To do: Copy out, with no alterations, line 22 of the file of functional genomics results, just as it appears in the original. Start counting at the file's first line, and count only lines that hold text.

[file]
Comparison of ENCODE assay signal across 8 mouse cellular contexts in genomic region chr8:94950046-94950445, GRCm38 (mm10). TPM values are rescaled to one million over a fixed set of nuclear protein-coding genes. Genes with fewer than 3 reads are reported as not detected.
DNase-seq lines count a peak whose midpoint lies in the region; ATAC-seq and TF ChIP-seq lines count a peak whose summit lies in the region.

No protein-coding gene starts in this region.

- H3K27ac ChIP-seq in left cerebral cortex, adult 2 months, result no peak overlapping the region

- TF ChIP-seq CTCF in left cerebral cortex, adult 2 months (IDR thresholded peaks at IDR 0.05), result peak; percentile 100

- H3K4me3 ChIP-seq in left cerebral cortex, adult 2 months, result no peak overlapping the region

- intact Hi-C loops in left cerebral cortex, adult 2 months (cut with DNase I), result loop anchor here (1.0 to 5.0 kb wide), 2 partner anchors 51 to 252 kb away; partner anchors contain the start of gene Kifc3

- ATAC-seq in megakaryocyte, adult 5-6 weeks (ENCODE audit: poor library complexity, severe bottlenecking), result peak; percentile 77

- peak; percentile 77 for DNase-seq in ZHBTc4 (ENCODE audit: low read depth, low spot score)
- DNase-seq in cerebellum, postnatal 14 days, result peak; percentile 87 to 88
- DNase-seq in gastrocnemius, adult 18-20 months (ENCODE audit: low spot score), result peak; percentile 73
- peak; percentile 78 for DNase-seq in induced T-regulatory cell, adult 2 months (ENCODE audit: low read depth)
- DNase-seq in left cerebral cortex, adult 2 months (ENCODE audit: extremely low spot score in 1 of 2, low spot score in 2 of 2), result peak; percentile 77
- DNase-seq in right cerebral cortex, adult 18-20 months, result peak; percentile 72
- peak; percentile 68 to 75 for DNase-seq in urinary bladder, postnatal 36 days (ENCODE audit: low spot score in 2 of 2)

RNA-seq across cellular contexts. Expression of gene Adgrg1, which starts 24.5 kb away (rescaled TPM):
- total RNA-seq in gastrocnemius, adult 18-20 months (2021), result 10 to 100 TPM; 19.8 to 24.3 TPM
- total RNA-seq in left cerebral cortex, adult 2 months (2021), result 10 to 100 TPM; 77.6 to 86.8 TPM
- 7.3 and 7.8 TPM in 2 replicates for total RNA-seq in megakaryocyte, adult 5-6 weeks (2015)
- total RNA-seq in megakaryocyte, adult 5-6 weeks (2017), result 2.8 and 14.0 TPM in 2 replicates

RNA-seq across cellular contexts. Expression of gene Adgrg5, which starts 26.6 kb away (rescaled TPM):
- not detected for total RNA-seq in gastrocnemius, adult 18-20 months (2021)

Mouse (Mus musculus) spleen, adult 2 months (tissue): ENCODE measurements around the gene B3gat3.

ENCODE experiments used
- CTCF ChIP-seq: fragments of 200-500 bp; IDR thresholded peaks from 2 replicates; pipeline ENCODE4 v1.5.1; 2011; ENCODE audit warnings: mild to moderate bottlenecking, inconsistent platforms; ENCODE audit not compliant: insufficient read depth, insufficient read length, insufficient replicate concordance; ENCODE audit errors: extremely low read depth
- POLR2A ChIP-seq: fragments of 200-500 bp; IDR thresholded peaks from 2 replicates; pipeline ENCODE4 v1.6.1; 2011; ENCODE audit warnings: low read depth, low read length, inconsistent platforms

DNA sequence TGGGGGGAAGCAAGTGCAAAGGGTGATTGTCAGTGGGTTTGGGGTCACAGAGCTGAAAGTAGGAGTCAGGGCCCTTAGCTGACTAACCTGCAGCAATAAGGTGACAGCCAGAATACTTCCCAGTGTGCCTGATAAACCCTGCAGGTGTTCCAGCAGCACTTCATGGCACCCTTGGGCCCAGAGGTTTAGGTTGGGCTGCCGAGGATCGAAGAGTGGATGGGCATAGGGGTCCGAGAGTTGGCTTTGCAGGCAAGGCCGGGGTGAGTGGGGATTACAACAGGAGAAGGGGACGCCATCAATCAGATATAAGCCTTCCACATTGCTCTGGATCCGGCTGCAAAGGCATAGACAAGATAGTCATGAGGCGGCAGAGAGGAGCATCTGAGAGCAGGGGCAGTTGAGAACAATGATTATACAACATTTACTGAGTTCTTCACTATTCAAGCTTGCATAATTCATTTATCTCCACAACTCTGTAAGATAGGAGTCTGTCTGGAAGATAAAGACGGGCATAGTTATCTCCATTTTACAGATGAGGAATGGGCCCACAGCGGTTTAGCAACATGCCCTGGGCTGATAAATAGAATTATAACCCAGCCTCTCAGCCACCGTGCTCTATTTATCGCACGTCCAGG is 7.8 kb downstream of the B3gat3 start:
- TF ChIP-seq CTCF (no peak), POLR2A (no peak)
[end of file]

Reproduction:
- not detected for total RNA-seq in gastrocnemius, adult 18-20 months (2021)